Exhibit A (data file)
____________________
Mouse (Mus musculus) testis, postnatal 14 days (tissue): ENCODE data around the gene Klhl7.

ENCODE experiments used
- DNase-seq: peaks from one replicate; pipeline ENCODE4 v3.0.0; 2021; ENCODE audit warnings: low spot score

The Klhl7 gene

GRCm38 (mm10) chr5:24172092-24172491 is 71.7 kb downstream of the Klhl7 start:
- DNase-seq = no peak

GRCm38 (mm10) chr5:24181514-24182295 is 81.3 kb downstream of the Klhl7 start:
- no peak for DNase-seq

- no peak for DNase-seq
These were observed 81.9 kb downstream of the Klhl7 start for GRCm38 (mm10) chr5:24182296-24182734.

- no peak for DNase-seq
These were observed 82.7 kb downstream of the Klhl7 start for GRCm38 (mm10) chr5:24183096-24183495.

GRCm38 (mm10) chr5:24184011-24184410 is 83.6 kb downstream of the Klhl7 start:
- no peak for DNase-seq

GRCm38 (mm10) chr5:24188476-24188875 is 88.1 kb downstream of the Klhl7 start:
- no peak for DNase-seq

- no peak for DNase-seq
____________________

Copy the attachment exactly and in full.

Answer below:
Mouse (Mus musculus) testis, postnatal 14 days (tissue): ENCODE data around the gene Klhl7.

ENCODE experiments used
- DNase-seq: peaks from one replicate; pipeline ENCODE4 v3.0.0; 2021; ENCODE audit warnings: low spot score

The Klhl7 gene

GRCm38 (mm10) chr5:24172092-24172491 is 71.7 kb downstream of the Klhl7 start:
- DNase-seq = no peak

GRCm38 (mm10) chr5:24181514-24182295 is 81.3 kb downstream of the Klhl7 start:
- no peak for DNase-seq

- no peak for DNase-seq
These were observed 81.9 kb downstream of the Klhl7 start for GRCm38 (mm10) chr5:24182296-24182734.

- no peak for DNase-seq
These were observed 82.7 kb downstream of the Klhl7 start for GRCm38 (mm10) chr5:24183096-24183495.

GRCm38 (mm10) chr5:24184011-24184410 is 83.6 kb downstream of the Klhl7 start:
- no peak for DNase-seq

GRCm38 (mm10) chr5:24188476-24188875 is 88.1 kb downstream of the Klhl7 start:
- no peak for DNase-seq

- no peak for DNase-seq